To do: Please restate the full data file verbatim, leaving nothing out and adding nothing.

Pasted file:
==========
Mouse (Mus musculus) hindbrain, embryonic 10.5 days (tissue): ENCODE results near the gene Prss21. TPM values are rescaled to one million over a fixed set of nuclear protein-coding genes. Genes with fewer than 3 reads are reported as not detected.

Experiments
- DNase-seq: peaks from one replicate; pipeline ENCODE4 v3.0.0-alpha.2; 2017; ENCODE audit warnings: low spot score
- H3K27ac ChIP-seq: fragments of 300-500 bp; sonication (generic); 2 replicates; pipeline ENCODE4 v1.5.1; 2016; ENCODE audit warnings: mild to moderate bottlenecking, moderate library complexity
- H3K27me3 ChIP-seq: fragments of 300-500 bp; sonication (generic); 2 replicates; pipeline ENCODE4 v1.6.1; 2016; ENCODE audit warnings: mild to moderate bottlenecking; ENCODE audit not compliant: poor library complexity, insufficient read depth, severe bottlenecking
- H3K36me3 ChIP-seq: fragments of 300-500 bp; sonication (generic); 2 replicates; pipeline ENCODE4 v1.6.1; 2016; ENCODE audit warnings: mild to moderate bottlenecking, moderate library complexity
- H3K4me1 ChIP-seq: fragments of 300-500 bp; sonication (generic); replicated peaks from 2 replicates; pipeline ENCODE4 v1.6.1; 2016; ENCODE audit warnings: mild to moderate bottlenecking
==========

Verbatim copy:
Mouse (Mus musculus) hindbrain, embryonic 10.5 days (tissue): ENCODE results near the gene Prss21. TPM values are rescaled to one million over a fixed set of nuclear protein-coding genes. Genes with fewer than 3 reads are reported as not detected.

Experiments
- DNase-seq: peaks from one replicate; pipeline ENCODE4 v3.0.0-alpha.2; 2017; ENCODE audit warnings: low spot score
- H3K27ac ChIP-seq: fragments of 300-500 bp; sonication (generic); 2 replicates; pipeline ENCODE4 v1.5.1; 2016; ENCODE audit warnings: mild to moderate bottlenecking, moderate library complexity
- H3K27me3 ChIP-seq: fragments of 300-500 bp; sonication (generic); 2 replicates; pipeline ENCODE4 v1.6.1; 2016; ENCODE audit warnings: mild to moderate bottlenecking; ENCODE audit not compliant: poor library complexity, insufficient read depth, severe bottlenecking
- H3K36me3 ChIP-seq: fragments of 300-500 bp; sonication (generic); 2 replicates; pipeline ENCODE4 v1.6.1; 2016; ENCODE audit warnings: mild to moderate bottlenecking, moderate library complexity
- H3K4me1 ChIP-seq: fragments of 300-500 bp; sonication (generic); replicated peaks from 2 replicates; pipeline ENCODE4 v1.6.1; 2016; ENCODE audit warnings: mild to moderate bottlenecking